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Nutrition and You: Benefits of Keeping a Nutrition Journal
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You’ve probably heard the adage “you are what you eat.” So, what are you made of? If your life is hectic, you might find yourself going about your day without paying much attention to what you’ve eaten. However, if you depend on what you eat to make a difference in how you feel, taking a closer look may help—and surprise—you.

 

The easiest way to really know what you eat and how it makes you feel is by keeping a nutrition journal. This simple tool can give you a better understanding of what, when, and/or why you eat. 

 

Getting Started

Find a convenient, easy method to record the information you choose to track, such as a notebook or an online document. Several Web sites offer free software to record and analyze your diet.

 

What you record can be as simple as a tally of the number of fruit and vegetable servings you eat a day (e.g., if you strive to reach the national nutrition goal of five to nine servings a day). Or you could list specific types and/or amounts of food; when and/or why you eat; or how hungry you feel on a scale of 0 to 10 each time you are about to eat. For most HPEN consumers, a nutrition diary will be most useful when you are trying to decide which foods “work” for you and which foods cause “problems” (i.e., more output, pain, GI symptoms). 

 

What to Record

The information you track will depend on your nutrition goals. Here are a few examples:

  • Keeping a list of what you eat along with gastrointestinal symptoms or signs can help to reveal food intolerances or allergies. 
  • Writing down serving sizes and amounts can show that you are increasing your oral intake and can help guide the decision to decrease dependence on parenteral or enteral nutrition.
  • Keeping a daily log of your intake and output can help you and your clinician determine if changes in your regimen are needed.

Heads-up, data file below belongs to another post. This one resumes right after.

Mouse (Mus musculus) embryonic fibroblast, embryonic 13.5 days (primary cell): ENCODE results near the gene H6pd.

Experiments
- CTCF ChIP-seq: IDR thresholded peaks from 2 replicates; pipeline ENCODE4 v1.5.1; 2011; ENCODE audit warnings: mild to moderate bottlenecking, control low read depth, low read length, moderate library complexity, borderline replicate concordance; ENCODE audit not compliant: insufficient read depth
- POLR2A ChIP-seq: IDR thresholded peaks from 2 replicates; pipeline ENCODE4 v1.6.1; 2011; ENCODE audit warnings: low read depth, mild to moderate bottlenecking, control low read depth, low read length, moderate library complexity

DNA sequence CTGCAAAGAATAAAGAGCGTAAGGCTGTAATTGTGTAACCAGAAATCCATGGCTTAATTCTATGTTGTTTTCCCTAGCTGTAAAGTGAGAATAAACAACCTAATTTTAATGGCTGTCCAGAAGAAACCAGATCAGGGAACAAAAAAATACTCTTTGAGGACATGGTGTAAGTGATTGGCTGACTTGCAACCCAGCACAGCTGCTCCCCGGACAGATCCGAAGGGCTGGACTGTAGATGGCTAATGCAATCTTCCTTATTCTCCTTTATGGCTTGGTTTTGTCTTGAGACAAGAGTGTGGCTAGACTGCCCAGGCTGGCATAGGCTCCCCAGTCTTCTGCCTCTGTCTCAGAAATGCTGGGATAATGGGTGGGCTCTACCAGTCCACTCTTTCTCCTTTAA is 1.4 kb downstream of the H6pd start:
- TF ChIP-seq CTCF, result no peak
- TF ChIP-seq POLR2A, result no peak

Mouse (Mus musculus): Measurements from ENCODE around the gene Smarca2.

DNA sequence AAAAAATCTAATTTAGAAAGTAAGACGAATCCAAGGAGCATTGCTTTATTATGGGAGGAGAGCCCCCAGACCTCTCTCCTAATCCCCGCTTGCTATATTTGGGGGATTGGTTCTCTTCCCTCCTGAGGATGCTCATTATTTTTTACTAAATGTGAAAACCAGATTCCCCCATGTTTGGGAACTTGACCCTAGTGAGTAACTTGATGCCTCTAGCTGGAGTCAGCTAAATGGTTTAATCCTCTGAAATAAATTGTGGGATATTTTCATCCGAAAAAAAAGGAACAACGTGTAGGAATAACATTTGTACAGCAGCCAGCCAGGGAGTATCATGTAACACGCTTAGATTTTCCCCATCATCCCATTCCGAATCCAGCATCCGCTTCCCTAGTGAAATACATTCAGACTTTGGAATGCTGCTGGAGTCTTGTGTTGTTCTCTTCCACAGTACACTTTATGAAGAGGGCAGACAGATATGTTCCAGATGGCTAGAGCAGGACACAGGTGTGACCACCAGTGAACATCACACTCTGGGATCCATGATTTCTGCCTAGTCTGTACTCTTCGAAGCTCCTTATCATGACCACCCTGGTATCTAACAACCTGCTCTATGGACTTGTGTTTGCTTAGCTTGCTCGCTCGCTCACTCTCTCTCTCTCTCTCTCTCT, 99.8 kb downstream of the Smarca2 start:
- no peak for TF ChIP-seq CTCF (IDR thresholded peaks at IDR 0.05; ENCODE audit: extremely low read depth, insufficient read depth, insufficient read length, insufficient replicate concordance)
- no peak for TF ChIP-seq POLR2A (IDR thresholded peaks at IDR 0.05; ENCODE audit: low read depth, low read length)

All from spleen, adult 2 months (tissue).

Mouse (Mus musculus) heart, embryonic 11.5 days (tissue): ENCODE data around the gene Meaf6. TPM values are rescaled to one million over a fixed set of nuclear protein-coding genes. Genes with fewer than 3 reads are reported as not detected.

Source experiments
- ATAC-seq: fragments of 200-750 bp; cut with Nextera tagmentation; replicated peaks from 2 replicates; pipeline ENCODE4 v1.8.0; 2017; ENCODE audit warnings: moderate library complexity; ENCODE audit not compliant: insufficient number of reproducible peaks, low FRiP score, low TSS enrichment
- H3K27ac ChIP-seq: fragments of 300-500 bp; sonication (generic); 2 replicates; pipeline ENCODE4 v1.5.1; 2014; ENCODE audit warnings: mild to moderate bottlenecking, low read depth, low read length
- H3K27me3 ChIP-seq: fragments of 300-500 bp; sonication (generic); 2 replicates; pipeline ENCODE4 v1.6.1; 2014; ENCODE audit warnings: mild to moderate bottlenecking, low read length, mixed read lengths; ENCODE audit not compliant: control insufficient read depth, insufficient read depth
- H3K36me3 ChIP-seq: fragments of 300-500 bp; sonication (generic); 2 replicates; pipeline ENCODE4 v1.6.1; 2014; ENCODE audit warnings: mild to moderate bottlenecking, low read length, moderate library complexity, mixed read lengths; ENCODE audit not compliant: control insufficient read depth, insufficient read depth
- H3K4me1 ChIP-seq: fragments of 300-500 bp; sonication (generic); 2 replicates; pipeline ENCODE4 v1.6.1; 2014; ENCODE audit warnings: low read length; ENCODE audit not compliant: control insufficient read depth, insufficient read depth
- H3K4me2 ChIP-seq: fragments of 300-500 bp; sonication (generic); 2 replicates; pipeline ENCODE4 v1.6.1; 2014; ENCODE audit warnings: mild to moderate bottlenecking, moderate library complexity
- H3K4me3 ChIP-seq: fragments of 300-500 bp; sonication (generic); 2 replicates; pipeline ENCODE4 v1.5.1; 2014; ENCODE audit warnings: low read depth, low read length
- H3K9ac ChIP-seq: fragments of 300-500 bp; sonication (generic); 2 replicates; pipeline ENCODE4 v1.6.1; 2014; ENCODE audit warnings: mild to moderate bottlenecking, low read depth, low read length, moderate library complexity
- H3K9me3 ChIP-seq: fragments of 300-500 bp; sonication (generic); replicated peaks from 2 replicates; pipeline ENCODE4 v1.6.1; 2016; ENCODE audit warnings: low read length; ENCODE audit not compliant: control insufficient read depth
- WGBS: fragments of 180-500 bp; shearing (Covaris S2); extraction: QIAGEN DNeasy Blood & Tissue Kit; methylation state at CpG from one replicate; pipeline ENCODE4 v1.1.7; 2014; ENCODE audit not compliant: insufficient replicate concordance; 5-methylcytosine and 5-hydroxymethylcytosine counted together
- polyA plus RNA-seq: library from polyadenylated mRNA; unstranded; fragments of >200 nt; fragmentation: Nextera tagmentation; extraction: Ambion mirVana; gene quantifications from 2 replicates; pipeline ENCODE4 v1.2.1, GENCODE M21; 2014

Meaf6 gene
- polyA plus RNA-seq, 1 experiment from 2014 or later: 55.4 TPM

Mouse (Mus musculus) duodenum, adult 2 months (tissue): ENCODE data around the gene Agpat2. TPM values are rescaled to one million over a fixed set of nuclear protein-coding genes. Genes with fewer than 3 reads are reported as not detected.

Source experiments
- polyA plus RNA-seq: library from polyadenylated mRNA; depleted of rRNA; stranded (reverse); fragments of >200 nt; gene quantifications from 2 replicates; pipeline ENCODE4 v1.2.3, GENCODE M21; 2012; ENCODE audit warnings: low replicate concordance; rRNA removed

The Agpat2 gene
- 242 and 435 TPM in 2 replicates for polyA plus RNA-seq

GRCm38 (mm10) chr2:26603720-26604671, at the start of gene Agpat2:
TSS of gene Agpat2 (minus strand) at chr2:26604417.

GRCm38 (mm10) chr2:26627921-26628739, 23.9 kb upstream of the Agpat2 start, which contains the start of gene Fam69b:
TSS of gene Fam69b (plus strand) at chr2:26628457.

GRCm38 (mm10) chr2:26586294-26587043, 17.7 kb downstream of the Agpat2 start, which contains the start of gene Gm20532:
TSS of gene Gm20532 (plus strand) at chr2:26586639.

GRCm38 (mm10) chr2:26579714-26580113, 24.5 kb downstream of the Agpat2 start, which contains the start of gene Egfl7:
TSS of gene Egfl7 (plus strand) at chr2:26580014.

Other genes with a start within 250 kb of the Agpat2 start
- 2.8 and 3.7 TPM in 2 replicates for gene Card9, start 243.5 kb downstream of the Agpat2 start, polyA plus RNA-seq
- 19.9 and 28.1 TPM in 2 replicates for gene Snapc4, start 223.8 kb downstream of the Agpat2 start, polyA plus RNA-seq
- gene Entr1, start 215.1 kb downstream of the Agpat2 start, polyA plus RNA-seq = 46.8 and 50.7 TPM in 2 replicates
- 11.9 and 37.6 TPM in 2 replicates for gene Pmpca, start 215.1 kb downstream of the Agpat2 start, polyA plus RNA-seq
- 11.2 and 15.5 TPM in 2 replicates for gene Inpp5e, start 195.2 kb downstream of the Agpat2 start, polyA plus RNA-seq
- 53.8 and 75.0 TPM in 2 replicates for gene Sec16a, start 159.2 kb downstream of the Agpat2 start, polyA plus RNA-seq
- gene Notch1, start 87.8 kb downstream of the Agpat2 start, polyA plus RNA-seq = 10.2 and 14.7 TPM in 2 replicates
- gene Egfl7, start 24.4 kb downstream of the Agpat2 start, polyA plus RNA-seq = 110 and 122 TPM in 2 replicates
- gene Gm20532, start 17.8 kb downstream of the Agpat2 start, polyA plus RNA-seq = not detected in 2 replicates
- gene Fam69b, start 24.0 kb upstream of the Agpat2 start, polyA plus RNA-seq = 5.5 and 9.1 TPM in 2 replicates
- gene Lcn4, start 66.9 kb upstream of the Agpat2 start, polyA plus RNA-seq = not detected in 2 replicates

• A nutrition journal can be a confidential way to express your emotions about food—even if you are unable to eat the foods you love. You may also discover emotional “triggers” if you find yourself eating when you aren’t really hungry.
  • Taking a moment to write down what you ate (or are about to eat) can increase awareness of “mindless eating.” You can also uncover how much junk food sneaks into your diet.
  • Activity—this journal is a perfect place to record what activities you participate in, from a jog in the park to an intense game of checkers. Activity is a very important part of your overall health, too! 

Gaining Insights

The process of keeping a nutrition journal can make you more aware of your overall nutrition and how food and emotions are related. Reviewing your journal entries can help you identify eating habits or trends. You can also compare your intake to a calorie goal or nutrition guidelines (such as a food pyramid, or the calorie guidelines discussed in this column in the September/October LifelineLetter).

 

Having a written record gives you (and your clinician) an objective summary of what you ate and identifies areas for improvement and progress toward goals. Don’t just look for times when your diet wasn’t perfect—congratulate yourself for your healthy choices!

 

Also, don’t be hard on yourself if you miss a day or two with the diary. Often, keeping a diary for a “typical” weekday and both weekend days is more realistic. You may want to pick a week or a month to keep the journal.

 

Holiday Stressors

The holiday season is the perfect time to be more aware of food stresses and emotional eating. Keeping a nutrition journal could also be the perfect New Year’s resolution.  

 

This column has been compiled and reviewed by Cheryl Thompson, PhD, RD, CNSD; Carol Ireton-Jones, PhD, RD; Laura Matarese, PhD, RD, LD, FADA, CNSD; and. Marion Winkler, PhD, RD, CNSC.

 

LifelineLetter, November/December 2010

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5/6/2017
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This website is an educational resource. It is not intended to provide medical advice or recommend a course of treatment. You should discuss all issues, ideas, suggestions, etc. with your clinician prior to use. Clinicians in a relevant field have reviewed the medical information; however, the Oley Foundation does not guarantee the accuracy of the information presented, and is not liable if information is incorrect or incomplete. If you have questions please contact Oley staff.

 

Updated in 2015 with a generous grant from Shire, Inc. 

 

This website was updated in 2015 with a generous grant from Shire, Inc. This website is an educational resource. It is not intended to provide medical advice or recommend a course of treatment. You should discuss all issues, ideas, suggestions, etc. with your clinician prior to use. Clinicians in a relevant field have reviewed the medical information; however, the Oley Foundation does not guarantee the accuracy of the information presented, and is not liable if information is incorrect or incomplete. If you have questions please contact Oley staff.
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